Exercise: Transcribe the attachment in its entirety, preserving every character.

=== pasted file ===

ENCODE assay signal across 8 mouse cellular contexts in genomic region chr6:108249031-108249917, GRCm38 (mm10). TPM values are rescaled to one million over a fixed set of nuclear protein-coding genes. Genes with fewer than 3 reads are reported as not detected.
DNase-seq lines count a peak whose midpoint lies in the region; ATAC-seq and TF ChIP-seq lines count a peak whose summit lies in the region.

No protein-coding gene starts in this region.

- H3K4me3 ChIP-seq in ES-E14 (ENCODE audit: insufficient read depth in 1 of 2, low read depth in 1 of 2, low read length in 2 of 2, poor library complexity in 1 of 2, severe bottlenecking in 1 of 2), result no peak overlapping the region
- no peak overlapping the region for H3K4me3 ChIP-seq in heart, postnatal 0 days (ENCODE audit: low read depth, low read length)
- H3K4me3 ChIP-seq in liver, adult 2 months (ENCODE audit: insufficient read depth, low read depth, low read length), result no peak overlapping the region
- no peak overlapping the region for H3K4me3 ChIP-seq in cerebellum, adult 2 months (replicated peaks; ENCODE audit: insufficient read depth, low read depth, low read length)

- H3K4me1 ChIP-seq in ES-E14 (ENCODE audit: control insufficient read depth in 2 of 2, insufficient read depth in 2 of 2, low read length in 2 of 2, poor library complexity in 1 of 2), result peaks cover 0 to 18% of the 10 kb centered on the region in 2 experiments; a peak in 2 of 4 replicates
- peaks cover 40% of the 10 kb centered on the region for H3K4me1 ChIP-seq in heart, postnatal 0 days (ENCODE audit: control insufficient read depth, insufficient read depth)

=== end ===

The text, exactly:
ENCODE assay signal across 8 mouse cellular contexts in genomic region chr6:108249031-108249917, GRCm38 (mm10). TPM values are rescaled to one million over a fixed set of nuclear protein-coding genes. Genes with fewer than 3 reads are reported as not detected.
DNase-seq lines count a peak whose midpoint lies in the region; ATAC-seq and TF ChIP-seq lines count a peak whose summit lies in the region.

No protein-coding gene starts in this region.

- H3K4me3 ChIP-seq in ES-E14 (ENCODE audit: insufficient read depth in 1 of 2, low read depth in 1 of 2, low read length in 2 of 2, poor library complexity in 1 of 2, severe bottlenecking in 1 of 2), result no peak overlapping the region
- no peak overlapping the region for H3K4me3 ChIP-seq in heart, postnatal 0 days (ENCODE audit: low read depth, low read length)
- H3K4me3 ChIP-seq in liver, adult 2 months (ENCODE audit: insufficient read depth, low read depth, low read length), result no peak overlapping the region
- no peak overlapping the region for H3K4me3 ChIP-seq in cerebellum, adult 2 months (replicated peaks; ENCODE audit: insufficient read depth, low read depth, low read length)

- H3K4me1 ChIP-seq in ES-E14 (ENCODE audit: control insufficient read depth in 2 of 2, insufficient read depth in 2 of 2, low read length in 2 of 2, poor library complexity in 1 of 2), result peaks cover 0 to 18% of the 10 kb centered on the region in 2 experiments; a peak in 2 of 4 replicates
- peaks cover 40% of the 10 kb centered on the region for H3K4me1 ChIP-seq in heart, postnatal 0 days (ENCODE audit: control insufficient read depth, insufficient read depth)